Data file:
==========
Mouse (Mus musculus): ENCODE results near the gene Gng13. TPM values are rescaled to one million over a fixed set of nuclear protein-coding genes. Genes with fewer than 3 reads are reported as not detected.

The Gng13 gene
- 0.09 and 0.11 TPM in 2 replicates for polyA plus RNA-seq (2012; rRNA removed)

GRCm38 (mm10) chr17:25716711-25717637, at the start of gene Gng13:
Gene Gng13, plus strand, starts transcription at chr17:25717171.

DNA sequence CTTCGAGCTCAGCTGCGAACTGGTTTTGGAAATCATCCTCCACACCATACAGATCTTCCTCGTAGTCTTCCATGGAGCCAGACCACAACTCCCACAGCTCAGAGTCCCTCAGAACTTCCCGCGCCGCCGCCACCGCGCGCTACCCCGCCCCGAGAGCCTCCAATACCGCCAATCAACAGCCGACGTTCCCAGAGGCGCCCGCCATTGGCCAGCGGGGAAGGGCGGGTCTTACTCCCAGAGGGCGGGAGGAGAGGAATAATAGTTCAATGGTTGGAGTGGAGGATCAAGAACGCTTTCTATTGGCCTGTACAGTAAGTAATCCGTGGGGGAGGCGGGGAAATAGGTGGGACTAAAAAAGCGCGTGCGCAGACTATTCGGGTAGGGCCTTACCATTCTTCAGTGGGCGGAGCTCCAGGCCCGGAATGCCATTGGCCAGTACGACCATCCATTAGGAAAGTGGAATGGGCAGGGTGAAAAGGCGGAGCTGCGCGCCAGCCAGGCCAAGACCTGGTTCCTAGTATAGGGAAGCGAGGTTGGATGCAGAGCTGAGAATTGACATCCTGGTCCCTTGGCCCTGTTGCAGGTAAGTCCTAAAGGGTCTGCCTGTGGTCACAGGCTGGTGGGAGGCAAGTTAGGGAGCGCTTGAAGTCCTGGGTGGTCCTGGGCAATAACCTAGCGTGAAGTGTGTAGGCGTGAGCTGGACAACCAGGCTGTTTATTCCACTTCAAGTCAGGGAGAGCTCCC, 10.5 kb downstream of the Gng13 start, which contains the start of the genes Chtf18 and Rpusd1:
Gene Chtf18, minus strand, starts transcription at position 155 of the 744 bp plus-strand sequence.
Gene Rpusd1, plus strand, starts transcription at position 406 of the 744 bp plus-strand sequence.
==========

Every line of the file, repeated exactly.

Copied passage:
Mouse (Mus musculus): ENCODE results near the gene Gng13. TPM values are rescaled to one million over a fixed set of nuclear protein-coding genes. Genes with fewer than 3 reads are reported as not detected.

The Gng13 gene
- 0.09 and 0.11 TPM in 2 replicates for polyA plus RNA-seq (2012; rRNA removed)

GRCm38 (mm10) chr17:25716711-25717637, at the start of gene Gng13:
Gene Gng13, plus strand, starts transcription at chr17:25717171.

DNA sequence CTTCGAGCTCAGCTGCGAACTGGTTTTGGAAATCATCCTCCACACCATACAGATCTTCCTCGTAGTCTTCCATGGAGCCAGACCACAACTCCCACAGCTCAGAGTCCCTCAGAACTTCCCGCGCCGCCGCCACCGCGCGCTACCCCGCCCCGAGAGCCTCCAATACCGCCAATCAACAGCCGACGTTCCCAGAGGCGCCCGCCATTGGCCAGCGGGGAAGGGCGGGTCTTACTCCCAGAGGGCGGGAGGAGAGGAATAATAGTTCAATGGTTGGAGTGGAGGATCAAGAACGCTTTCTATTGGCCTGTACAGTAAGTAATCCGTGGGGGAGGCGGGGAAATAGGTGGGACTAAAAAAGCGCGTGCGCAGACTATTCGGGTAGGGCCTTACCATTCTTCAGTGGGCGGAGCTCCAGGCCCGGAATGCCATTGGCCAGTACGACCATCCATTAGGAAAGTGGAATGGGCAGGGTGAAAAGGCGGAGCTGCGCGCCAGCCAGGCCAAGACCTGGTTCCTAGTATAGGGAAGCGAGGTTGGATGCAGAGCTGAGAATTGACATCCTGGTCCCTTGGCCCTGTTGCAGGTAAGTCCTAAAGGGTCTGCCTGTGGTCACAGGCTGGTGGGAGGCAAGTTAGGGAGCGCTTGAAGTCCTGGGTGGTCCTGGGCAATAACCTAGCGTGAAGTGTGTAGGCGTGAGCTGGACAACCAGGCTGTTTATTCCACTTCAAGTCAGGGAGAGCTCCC, 10.5 kb downstream of the Gng13 start, which contains the start of the genes Chtf18 and Rpusd1:
Gene Chtf18, minus strand, starts transcription at position 155 of the 744 bp plus-strand sequence.
Gene Rpusd1, plus strand, starts transcription at position 406 of the 744 bp plus-strand sequence.